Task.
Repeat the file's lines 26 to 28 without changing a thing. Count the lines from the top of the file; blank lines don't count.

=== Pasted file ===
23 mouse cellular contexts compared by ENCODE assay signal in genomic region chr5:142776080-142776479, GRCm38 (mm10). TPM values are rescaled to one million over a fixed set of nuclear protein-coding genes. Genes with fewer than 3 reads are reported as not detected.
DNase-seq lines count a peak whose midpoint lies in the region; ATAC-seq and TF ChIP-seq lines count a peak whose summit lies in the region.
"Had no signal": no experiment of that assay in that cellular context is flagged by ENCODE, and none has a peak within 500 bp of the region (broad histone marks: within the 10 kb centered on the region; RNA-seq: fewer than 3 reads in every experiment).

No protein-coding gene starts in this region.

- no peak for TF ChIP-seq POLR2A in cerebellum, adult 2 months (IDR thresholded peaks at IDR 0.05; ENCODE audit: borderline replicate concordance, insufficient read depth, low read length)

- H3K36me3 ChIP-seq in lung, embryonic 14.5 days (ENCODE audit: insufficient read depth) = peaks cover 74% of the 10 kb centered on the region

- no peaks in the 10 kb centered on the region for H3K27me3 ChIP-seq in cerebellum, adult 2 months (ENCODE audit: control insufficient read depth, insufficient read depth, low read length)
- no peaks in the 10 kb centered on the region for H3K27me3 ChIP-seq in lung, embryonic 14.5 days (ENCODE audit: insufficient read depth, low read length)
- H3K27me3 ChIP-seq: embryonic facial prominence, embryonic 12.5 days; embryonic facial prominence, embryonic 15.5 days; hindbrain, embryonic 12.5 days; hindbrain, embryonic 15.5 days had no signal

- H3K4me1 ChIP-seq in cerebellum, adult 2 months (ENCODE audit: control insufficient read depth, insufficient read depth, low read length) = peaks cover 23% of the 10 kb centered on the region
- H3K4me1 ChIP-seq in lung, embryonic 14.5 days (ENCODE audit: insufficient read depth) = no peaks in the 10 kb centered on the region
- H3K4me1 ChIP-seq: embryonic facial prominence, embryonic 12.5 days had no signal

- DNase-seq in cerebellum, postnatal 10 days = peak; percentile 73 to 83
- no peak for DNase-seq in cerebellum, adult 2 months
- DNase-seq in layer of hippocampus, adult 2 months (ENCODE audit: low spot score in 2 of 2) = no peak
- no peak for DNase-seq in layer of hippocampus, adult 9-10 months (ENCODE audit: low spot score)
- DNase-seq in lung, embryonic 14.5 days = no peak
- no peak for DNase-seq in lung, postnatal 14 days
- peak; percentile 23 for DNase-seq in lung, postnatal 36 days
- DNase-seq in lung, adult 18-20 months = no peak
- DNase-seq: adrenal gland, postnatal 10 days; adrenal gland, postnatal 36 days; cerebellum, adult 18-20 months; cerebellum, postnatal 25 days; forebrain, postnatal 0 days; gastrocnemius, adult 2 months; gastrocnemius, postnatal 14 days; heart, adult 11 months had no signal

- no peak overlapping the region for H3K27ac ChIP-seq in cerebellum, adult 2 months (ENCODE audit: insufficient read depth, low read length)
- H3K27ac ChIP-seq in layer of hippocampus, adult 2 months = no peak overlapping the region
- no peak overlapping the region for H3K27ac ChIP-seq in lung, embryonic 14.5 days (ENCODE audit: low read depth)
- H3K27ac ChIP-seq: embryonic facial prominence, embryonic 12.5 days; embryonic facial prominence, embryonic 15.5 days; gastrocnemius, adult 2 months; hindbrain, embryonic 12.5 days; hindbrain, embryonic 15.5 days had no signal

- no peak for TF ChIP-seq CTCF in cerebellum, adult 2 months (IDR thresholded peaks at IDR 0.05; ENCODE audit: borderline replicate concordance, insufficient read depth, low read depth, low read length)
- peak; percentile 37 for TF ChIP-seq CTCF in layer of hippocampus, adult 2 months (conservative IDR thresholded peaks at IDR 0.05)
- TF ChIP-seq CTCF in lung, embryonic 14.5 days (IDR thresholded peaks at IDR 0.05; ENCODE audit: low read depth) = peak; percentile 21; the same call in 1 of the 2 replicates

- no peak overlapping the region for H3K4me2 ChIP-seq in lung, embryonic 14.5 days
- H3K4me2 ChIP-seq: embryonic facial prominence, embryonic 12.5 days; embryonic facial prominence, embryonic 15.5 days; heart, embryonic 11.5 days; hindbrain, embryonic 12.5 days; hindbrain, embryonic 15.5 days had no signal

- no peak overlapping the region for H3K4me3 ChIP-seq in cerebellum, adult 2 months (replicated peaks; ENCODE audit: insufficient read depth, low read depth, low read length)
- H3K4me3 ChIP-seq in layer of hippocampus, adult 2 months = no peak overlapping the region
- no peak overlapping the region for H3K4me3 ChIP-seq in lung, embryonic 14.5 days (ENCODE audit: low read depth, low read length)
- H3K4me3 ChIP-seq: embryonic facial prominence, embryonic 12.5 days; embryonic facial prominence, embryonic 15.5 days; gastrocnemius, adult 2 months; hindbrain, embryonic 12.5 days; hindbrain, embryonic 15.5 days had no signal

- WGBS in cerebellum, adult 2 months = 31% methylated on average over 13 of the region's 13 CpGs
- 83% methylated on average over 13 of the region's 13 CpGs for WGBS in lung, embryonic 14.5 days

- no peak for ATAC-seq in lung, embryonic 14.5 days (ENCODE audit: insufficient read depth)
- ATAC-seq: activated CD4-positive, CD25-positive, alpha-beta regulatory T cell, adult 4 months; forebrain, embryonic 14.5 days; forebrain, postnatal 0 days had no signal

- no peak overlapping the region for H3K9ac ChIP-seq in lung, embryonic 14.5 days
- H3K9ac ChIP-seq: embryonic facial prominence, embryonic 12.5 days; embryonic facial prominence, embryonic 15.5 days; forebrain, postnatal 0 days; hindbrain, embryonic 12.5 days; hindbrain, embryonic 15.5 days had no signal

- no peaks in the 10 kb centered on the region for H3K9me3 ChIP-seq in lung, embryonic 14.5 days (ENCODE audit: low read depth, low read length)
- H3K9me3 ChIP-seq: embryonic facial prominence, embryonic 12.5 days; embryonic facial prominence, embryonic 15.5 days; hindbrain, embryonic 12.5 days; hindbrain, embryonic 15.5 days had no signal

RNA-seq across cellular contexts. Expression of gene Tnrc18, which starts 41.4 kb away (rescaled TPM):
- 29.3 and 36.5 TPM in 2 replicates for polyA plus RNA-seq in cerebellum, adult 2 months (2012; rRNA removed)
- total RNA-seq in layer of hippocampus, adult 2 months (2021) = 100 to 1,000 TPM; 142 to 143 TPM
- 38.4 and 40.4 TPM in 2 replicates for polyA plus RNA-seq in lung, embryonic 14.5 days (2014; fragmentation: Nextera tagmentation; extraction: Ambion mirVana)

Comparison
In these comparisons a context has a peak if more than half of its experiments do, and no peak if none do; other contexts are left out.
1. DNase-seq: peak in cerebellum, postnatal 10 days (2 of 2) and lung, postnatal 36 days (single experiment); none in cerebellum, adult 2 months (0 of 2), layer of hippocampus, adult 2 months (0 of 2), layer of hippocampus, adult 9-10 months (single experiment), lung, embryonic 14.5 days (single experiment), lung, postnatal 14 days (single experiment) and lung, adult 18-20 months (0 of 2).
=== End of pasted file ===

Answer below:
- no peak for TF ChIP-seq CTCF in cerebellum, adult 2 months (IDR thresholded peaks at IDR 0.05; ENCODE audit: borderline replicate concordance, insufficient read depth, low read depth, low read length)
- peak; percentile 37 for TF ChIP-seq CTCF in layer of hippocampus, adult 2 months (conservative IDR thresholded peaks at IDR 0.05)
- TF ChIP-seq CTCF in lung, embryonic 14.5 days (IDR thresholded peaks at IDR 0.05; ENCODE audit: low read depth) = peak; percentile 21; the same call in 1 of the 2 replicates